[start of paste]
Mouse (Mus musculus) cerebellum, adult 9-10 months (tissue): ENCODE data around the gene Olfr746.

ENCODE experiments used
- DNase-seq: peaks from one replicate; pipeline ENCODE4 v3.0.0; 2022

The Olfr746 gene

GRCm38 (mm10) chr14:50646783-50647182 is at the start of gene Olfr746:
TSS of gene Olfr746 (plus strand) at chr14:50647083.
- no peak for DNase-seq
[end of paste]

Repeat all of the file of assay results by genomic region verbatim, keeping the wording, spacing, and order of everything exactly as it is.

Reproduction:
Mouse (Mus musculus) cerebellum, adult 9-10 months (tissue): ENCODE data around the gene Olfr746.

ENCODE experiments used
- DNase-seq: peaks from one replicate; pipeline ENCODE4 v3.0.0; 2022

The Olfr746 gene

GRCm38 (mm10) chr14:50646783-50647182 is at the start of gene Olfr746:
TSS of gene Olfr746 (plus strand) at chr14:50647083.
- no peak for DNase-seq